New Steamship Lines at Boston (1912)
Much of the public interest in port development, which culminated in the passage of the $9,000,000 appropriation in 1911, was due to the agitation to make Boston a great passenger port, particularly in the transatlantic trade. It appears that very little consideration was given to the ocean freight business, which was expected to follow as a matter of course.
The apparent theory was that by providing the most up-to date passenger facilities money could buy, much of the transatlantic passenger business of the country, which had been for years going through the port of New York, would be attracted to the port of Boston.
The experience of the Hamburg-American Line, the first steamship company to use the new facilities provided by the State, was, however, to the contrary, passenger business being below and freight business above expectations.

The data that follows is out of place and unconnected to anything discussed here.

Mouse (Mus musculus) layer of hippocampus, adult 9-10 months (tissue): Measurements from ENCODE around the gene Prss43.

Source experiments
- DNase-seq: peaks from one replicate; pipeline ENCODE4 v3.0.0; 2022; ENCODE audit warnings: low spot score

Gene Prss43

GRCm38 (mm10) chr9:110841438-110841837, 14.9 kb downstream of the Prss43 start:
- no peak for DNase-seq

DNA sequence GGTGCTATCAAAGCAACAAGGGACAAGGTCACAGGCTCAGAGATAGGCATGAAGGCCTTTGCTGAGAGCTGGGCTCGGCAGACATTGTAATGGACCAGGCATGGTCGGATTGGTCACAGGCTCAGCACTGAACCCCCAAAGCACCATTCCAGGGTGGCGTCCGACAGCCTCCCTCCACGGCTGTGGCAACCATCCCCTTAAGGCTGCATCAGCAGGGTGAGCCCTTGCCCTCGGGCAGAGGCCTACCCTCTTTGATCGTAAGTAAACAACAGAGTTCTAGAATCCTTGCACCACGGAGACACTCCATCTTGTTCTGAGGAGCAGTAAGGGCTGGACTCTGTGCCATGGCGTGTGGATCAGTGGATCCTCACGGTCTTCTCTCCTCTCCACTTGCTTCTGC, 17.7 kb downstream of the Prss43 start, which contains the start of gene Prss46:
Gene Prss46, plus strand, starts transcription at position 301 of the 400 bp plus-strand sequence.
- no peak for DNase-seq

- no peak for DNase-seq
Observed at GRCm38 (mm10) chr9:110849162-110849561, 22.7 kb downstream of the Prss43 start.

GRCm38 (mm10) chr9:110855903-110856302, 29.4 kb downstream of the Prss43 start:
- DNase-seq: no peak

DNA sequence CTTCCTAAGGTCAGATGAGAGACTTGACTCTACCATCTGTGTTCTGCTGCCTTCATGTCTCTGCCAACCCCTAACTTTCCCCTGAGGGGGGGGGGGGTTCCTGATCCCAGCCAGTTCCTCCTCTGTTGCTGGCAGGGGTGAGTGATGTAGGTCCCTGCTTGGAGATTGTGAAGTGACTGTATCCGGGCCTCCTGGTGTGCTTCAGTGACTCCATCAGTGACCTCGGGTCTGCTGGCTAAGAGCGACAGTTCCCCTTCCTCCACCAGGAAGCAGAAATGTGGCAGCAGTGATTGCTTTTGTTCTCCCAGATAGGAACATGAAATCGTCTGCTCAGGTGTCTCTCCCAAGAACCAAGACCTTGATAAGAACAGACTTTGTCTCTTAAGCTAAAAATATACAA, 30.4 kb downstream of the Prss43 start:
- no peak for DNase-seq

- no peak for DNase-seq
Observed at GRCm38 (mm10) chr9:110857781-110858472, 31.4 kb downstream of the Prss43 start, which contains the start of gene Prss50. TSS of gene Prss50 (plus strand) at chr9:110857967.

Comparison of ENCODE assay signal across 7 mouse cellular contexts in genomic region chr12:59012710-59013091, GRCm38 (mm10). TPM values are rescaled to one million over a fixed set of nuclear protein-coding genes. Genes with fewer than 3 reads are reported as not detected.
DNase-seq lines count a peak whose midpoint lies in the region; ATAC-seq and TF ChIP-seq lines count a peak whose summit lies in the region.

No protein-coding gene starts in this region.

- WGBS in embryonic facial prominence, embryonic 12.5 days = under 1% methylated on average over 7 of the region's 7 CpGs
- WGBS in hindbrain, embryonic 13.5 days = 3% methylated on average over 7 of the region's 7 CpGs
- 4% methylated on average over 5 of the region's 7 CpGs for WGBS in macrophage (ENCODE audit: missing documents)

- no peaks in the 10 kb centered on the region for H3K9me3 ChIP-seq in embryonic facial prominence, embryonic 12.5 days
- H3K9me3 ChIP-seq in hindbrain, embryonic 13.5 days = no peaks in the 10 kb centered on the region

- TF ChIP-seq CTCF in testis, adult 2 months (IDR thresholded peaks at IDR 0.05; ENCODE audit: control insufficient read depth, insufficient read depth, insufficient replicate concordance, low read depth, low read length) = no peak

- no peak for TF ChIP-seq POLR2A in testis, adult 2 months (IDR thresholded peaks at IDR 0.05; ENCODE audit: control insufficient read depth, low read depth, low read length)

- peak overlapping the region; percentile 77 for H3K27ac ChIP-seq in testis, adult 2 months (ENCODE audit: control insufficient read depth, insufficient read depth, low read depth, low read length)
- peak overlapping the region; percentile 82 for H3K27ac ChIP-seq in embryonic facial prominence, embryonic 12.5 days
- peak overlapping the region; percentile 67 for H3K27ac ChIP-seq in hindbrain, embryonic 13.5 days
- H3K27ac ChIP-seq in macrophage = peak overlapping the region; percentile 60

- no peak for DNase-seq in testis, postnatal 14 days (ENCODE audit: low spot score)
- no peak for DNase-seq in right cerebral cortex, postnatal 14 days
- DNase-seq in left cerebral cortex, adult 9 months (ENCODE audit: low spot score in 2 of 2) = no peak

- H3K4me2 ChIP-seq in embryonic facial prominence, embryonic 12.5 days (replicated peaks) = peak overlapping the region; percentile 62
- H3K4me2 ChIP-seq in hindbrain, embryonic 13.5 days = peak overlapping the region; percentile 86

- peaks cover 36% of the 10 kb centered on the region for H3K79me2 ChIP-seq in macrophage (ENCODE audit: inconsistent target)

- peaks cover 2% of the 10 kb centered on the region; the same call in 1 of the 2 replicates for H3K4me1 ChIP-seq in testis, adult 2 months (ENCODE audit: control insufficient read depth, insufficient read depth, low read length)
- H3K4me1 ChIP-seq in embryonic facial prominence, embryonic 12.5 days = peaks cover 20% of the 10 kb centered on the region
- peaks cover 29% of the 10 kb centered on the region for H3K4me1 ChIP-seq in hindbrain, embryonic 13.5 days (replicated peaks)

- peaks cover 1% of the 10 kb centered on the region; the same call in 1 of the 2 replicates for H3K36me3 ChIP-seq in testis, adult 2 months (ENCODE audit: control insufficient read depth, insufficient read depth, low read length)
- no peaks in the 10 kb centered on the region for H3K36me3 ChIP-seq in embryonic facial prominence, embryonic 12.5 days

The following story of the steamship situation at the port of Boston in July 1914, prior to any interruption on account of the war in Europe, will be of interest when contrasted with the first chapter of the report of the Directors for 1913.
The Cunard Line
The Cunard Line, with a passenger and freight service to and from Boston for over forty years, was in 1913 building the “Aquitania” for their New York-Liverpool service, which boat, together with the “Lusitania” and the “Mauretania,” could well take care of the Cunard Line business at that port. In the fall of 1913, the Cunard Company announced that the “Caronia” and “Carmania” would be transferred from the New York service to Boston, making, with the “Franconia” and “Laconia,” a weekly in place of a fortnightly service to and from this port.